The ECB has managed a massive expansion of its balance sheet with long-term refinancing operations. This has been called the equivalent of quantitative easing, as done by the Fed and the Bank of England. This column thus argues that the main obstacle for the ECB is not tight limits on the purchase of government bonds. Rather, it is the absence of a banking and fiscal union and the heterogeneity within the Eurozone that reduces the effectiveness of the ECB instruments.

Visualizing Why LTRO = QEZH
The ECB's more restrictive mandate, however, does not allow them to print money for any other purpose than lending and so direct QE was out of the question and so, as the chart below demonstrates, they ingeniously created the LTRO - delivering an infusion of liquidity (potential profits from carry and hope for capital raises).

Everything You Know About Monetary Policy Is Wrong... And Why This Is Very Bad News For EuropeZH
Aitken Advisors’ presentation: collateral is money, and everyone is out of collateral. Loosening collateral standards only increases eventual pain, and LTRO is counterproductive.

ECB, Behold the Wonders You Have Wrought!CNBC
Rather than engaging in flat denial, which now convinces no one, Spain’s banking community would be far better off doing what the rumors suggest the Bank of Spain (under pressure from the IMF) is now about to do, and bring in some outside experts to make an independent assessment of the situation… As for the ECB, I have one simple piece of advice for Council members as they visit the marvelous city of Barcelona: "look on in wonder and behold"!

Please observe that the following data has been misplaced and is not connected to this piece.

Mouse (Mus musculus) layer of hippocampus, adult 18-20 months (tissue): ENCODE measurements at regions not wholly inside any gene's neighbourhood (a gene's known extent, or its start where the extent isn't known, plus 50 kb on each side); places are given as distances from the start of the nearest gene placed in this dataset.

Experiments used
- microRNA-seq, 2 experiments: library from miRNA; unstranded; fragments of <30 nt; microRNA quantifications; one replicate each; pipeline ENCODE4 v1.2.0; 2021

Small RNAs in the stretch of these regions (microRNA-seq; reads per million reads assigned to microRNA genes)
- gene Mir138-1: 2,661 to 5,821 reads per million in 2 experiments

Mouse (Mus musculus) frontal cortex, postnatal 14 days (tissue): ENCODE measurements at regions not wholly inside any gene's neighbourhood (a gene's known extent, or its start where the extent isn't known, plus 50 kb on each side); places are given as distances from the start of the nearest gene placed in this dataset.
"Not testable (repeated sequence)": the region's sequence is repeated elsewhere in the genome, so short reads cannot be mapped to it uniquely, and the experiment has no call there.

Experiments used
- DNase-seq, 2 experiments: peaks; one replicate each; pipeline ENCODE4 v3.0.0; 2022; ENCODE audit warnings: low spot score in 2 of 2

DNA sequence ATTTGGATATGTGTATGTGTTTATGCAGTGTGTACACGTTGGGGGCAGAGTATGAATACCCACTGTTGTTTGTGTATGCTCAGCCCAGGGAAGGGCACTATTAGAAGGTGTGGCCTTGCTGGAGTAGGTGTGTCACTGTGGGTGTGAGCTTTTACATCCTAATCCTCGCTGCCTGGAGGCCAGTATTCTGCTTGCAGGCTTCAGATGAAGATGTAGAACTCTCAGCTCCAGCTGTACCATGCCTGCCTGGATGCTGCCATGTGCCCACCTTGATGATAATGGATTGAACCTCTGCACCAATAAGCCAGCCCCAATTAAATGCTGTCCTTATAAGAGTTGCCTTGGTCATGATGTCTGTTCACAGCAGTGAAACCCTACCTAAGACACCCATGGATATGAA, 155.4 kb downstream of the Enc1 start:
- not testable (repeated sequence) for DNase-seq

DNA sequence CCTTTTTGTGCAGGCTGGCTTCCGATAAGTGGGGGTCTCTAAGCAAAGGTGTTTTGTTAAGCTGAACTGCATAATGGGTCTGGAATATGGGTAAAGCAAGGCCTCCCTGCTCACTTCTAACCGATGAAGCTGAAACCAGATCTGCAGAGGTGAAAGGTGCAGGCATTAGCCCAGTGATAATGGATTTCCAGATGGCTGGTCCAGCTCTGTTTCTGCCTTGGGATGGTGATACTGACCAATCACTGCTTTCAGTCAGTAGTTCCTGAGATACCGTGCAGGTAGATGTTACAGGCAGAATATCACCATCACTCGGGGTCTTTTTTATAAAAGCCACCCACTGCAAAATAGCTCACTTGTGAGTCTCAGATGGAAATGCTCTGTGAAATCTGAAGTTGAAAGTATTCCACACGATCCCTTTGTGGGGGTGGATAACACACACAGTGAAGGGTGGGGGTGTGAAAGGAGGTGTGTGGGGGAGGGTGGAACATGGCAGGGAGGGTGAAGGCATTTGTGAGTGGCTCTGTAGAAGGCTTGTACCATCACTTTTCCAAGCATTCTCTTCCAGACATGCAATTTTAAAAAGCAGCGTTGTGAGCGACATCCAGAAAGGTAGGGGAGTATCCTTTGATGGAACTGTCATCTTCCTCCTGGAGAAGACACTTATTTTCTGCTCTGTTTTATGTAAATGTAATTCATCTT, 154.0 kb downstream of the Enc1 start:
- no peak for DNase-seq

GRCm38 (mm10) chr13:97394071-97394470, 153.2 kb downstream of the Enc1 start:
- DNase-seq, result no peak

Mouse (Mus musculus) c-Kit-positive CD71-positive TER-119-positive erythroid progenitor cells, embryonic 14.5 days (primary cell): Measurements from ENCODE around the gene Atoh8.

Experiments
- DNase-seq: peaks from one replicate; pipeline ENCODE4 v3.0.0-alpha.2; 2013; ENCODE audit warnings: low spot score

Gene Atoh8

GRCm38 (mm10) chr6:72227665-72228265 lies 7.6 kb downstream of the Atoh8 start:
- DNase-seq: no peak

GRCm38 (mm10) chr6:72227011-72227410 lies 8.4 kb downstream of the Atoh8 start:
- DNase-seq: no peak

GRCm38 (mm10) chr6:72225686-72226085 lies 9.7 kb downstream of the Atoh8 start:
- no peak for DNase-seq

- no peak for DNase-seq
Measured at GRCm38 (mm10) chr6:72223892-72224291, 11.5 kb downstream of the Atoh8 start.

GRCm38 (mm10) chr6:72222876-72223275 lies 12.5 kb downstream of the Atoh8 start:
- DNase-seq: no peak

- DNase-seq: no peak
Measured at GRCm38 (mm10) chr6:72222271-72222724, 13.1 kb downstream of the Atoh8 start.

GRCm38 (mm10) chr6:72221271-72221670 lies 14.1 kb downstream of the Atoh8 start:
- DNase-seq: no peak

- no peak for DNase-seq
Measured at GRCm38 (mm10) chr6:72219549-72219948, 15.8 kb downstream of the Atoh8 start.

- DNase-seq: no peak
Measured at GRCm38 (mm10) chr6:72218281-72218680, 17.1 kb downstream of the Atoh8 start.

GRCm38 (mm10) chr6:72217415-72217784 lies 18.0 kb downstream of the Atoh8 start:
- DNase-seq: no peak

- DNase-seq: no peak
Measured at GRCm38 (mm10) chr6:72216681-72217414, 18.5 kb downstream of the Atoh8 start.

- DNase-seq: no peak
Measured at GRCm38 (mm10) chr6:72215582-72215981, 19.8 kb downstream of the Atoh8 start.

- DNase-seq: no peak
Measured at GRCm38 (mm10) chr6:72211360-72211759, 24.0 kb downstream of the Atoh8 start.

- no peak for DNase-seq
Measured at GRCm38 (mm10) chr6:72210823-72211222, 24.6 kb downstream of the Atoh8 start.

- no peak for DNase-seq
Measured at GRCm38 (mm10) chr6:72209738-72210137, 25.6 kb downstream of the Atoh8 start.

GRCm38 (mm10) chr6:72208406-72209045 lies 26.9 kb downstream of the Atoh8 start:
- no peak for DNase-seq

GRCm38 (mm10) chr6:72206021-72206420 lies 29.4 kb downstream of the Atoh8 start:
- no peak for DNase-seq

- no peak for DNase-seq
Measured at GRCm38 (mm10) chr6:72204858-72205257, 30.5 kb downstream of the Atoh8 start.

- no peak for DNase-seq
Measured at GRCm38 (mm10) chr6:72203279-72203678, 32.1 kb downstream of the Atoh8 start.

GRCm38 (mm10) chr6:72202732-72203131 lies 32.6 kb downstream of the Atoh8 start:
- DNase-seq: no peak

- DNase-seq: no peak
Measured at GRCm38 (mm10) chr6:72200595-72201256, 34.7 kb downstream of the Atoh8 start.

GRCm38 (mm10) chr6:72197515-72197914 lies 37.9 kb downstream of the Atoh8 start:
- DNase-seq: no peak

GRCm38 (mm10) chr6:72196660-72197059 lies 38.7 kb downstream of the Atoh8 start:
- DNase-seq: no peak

Spain’s woes: Those sinking feelingsThe Economist
There seems to be no end to the troubles in Spain

April started bad and got worse, final PMIs showalphaville / FT
On Friday morning, the Markit Eurozone Composite Purchasing Manager Indices were out, signalling further weakness. The manufacturing indices, released on Wednesday, had already set the scene for further deterioration not only in the periphery, but also the core.

Misery builds for the euro zoneReuters
The euro zone economy worsened markedly in April, according to business surveys that clashed with the prospect of a gradual recovery augured by ECB President Mario Draghi this week.

European economy: Down, down, deeper and downButtonwood’s / The Economist
The composite figures for the European economy, released this morning, show that the picture is even worse than first thought.

Going for growth, but how?The Economist
Europe is abuzz with talk of a growth compact, but nobody agrees what it means

Krugman Wishes He Were Wrong Amid EU Austerity BacklashBB
Europe’s shifting emphasis from enforcing austerity to seeking economic growth marks a hollow victory for Nobel laureate Paul Krugman. “I wish I’d been wrong for the sake of the world,” Krugman said in an interview with Bloomberg Television’s Carol Massar. “You can see that there has been a definite shift in opinion.”

Are Europeans Turning Against Austerity?PIIE
By focusing on tight spending rules at the national level, the Fiscal Compact leaves only centralized euro area level stimulus options available for European leaders. But such a development will help strengthen the “European center” and expand the availability of jointly guaranteed European debt.

Millions Left Behind in Boom: The High Cost of Germany's Economic SuccessSpiegel
Countries around the world envy Germany's economic success and look up to it as a role model. But a closer look reveals a much bleaker picture. Only a few are benefiting from the boom, while stagnant wages and precarious employment conditions are making it difficult for millions to make ends meet.